Carpet installation is not a very common do-it-yourself project, mostly because professional installation is quite affordable. Carpet prices may even include the cost of installation. But for those DIYers who do try it, the trickiest part of carpet installation is creating seams between butting pieces of carpet. Standard carpeting is typically sold in 12- and 15-foot wide rolls, which means that carpeting large rooms will usually require that you use two pieces and seam them together.
Seaming carpet like a pro requires precise cuts and the proper seaming technique using heat-activated carpet seaming tape and a seaming iron. The key to a tight-fitting, professional-looking seam is to start with a double-cutting technique that matches the two edges perfectly.
Seaming a Carpet
Few homeowners will have any need to own the specialty tools required for seaming a carpet, such as the seaming iron and seam roller. These tools can be leased at the same tool rental outlets and home centers where you lease the carpet stretcher and other tools required for DIY carpet installation. The carpet seam tape you'll need can be purchased from home centers and online retailers.
Seaming normally occurs after the carpet pad and tackless strips are installed. Seaming occurs as the carpet pieces are being cut to the rough size but before stretching and final trimming occur. The seams must be secure before the carpet is stretched out over the perimeter tackless strips and trimmed to fit along the baseboards.
Equipment / Tools
- Tape measure
- Chalk line
- Carpet knife or utility knife
- Carpet seam roller
- Books or other heavy objects
- Carpet seam iron
- Scrap board or strip of plywood
- Carpet seaming tape
Position the Carpet Pieces
Lay out the two carpet pieces side by side so they overlap by about 3 inches. Make sure that the pile is facing the same direction in both pieces. If you are unsure, check the back of the carpet for arrows indicating the direction of the pile.
Mark and Cut the First Edge
Roll back the top piece of carpet. On the backside, measure 1 inch in from its outer edge and mark the backing at 12-inch intervals. Snap a chalk line through all of the marks to create a cutting line.
Place a board or scrap of plywood underneath the rolled-back edge to protect the carpet below from the knife blade. Lay a straightedge along the chalk line, and cut through the carpet with a carpet knife or utility knife, using the straightedge as a guide for the knife. Be sure to cut down a single line of backing threads as you work. A very uniform, straight cutting line is essential to making the seam as invisible as possible.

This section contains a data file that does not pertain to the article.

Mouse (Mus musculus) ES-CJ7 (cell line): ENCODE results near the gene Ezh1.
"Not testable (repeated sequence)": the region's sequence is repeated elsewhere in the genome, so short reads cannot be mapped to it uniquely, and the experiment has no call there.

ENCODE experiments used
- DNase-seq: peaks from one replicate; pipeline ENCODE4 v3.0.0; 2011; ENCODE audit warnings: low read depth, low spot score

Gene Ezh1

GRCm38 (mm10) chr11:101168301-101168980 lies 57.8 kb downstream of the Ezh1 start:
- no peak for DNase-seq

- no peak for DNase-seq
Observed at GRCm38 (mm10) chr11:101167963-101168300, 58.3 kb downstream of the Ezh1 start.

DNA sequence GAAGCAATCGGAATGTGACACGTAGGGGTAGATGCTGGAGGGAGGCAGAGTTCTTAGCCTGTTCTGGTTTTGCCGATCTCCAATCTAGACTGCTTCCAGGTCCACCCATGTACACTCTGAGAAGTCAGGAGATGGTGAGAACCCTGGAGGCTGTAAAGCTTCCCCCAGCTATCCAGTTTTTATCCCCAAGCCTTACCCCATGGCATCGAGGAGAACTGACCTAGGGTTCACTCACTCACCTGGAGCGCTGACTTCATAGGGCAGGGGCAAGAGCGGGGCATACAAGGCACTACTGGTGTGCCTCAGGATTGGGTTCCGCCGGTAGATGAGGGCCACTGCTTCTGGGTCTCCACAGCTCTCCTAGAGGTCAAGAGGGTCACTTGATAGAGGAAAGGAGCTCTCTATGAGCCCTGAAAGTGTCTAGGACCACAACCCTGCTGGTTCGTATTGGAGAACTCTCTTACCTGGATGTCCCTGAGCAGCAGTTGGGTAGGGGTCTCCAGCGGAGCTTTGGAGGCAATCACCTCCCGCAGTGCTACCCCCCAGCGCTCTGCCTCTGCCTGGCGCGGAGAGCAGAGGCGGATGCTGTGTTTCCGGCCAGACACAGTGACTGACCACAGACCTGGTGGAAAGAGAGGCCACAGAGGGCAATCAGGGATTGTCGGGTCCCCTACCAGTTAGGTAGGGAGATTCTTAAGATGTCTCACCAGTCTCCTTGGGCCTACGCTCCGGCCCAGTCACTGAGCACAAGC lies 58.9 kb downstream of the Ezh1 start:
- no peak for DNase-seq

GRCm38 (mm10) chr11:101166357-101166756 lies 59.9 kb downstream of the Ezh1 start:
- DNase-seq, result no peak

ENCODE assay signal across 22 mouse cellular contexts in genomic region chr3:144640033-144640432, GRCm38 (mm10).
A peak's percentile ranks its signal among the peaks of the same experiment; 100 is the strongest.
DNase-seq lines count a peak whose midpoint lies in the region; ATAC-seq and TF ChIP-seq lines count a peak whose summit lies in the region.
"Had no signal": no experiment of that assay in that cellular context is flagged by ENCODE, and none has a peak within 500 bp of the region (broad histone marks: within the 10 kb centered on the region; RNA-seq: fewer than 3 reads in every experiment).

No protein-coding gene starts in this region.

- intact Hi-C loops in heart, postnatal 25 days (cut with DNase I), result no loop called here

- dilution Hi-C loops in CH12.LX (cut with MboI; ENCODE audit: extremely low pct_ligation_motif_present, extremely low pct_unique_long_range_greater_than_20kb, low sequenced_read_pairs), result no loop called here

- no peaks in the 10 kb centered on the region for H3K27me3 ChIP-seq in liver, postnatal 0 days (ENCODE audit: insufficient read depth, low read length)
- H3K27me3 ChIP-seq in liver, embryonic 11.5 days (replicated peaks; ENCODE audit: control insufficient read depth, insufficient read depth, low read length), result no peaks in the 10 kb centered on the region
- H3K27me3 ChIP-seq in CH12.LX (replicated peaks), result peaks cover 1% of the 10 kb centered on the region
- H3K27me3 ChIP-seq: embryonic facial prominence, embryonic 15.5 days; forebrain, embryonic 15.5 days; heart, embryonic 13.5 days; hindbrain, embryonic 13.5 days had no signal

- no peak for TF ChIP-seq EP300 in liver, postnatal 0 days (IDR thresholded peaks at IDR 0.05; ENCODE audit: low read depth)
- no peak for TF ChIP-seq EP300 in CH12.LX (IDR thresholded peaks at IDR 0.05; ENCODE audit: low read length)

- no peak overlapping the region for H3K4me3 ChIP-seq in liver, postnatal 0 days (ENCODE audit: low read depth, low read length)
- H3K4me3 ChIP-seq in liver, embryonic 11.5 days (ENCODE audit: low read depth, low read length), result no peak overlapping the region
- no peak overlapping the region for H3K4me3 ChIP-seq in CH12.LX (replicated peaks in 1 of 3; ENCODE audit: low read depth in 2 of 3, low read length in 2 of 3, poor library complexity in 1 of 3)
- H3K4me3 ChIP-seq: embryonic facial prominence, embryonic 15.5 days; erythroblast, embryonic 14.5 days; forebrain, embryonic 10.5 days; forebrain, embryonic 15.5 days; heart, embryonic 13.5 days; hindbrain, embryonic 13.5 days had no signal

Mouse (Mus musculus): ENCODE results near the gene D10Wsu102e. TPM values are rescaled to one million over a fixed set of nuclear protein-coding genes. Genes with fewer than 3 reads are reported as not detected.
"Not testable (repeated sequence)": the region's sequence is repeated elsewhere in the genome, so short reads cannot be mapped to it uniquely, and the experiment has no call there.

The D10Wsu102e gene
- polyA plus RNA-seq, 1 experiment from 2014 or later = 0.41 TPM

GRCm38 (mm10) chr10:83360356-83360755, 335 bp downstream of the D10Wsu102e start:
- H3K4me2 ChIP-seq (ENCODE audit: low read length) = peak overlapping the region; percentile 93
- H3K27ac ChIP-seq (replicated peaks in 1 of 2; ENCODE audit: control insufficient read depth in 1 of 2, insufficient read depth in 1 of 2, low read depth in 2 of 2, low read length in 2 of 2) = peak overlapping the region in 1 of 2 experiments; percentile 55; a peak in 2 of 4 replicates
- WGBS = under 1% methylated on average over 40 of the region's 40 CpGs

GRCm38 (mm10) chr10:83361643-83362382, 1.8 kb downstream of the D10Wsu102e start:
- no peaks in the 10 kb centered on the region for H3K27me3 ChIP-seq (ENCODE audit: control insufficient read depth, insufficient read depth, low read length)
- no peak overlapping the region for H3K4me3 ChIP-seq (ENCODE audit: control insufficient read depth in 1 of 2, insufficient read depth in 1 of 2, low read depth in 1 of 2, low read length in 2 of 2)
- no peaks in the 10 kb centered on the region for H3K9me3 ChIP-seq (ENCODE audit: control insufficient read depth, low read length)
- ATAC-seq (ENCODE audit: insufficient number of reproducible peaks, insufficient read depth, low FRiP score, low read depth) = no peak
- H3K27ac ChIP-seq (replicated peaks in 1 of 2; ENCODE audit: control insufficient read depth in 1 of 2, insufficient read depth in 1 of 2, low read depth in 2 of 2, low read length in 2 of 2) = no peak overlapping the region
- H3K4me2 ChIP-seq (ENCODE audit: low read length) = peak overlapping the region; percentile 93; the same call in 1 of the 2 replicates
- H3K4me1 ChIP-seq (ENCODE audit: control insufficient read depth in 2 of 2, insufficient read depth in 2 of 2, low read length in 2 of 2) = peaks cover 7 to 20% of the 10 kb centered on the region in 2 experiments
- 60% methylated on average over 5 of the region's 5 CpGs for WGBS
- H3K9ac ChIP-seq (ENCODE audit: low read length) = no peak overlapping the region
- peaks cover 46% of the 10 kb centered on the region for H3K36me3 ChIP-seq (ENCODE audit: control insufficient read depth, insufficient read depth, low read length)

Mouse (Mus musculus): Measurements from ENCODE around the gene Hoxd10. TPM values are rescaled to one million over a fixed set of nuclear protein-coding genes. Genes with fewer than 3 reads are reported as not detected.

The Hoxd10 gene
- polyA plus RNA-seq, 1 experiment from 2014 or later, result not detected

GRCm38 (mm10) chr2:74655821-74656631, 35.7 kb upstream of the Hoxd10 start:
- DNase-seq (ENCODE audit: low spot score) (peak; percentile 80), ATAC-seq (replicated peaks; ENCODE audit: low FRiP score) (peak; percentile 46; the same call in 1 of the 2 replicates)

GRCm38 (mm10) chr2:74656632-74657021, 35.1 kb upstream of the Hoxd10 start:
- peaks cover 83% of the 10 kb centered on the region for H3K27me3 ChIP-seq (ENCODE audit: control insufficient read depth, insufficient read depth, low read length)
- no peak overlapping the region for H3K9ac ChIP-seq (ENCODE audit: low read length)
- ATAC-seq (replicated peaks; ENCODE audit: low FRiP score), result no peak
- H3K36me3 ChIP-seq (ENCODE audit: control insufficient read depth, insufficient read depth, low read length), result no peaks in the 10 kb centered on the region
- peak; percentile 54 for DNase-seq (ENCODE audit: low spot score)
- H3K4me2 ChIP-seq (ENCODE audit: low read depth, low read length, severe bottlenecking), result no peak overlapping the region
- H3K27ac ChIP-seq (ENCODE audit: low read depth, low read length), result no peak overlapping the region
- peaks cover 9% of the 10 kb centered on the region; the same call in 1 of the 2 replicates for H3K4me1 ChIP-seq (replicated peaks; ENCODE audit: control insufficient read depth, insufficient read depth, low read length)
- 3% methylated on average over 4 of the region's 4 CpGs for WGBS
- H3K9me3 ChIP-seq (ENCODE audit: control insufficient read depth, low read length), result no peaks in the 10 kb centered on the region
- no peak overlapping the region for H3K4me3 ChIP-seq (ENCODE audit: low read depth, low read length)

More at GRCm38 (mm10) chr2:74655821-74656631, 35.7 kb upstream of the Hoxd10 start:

Cut the Second Edge
Lay the newly cut edge of carpet back down over the uncut piece. It should still overlap the bottom piece by about 2 inches.
Place a straightedge along the edge of the cut carpet, and use the knife to cut through the bottom piece of carpet, slicing through only a single row of threads, as before. Again, take care to make the cut as straight as possible.
Position the Seaming Tape
Center a line of carpet seaming tape underneath the two cut edges of the two pieces of carpet, with the adhesive side facing up. Lay out the tape along the entire length, with the two pieces of carpet perfectly matched along their edges. Using a single piece of tape for the entire seam helps to keep the seam tight. Carefully butt the two edges of the carpet together as tightly as possible.
Position the Seaming Iron
Place a carpet seaming iron under the two pieces of carpet, against the carpet seam tape, and plug in the iron. Depending on the type of tape you use, you might need to heat it for several minutes to begin activating the adhesive on the seam tape. Follow the tape and iron manufacturer's recommendations for heating times.
Join the Seams
Move the iron slowly and steadily down the seam and across the tape, allowing it to linger just long enough to activate the adhesive at each point. As you move the iron, press the carpet pieces behind it gently down into the tape while pushing the pieces tightly together.
As you move down the seam with the iron, roll over the joined seam behind the iron, using a seam roller to press the carpet edges into the tape adhesive and ensure they lie flat.
After rolling, place heavy objects, such as large books, over the rolled area of the seam to hold the carpet in place. Leave the weights in place until the adhesive sets.
Complete the Seam
Continue seaming the carpet until you reach the end of the seam. Leave the weights on the seam for another 15 minutes before removing them. The final result should be a carpeted surface that appears nearly unbroken, with the pile threads hiding the seam.
When to Call a Professional
Carpet installation—and seaming in particular—can be a somewhat tricky project for DIYers, especially beginners. A poor job seaming a carpet results in a haphazard appearance that you'll have to live with for a long time. Considering that professional carpet installation typically adds less than $1 per square foot to the overall cost, many homeowners who attempt to install a carpet with seams resolve never to do it again.
But a DIYer on a very tight budget, or one who likes the challenge, can indeed install a seamed carpet with professional-looking results. It's regarded as an advanced project, suitable for advanced DIYers who are patient and willing to take a bit of a risk.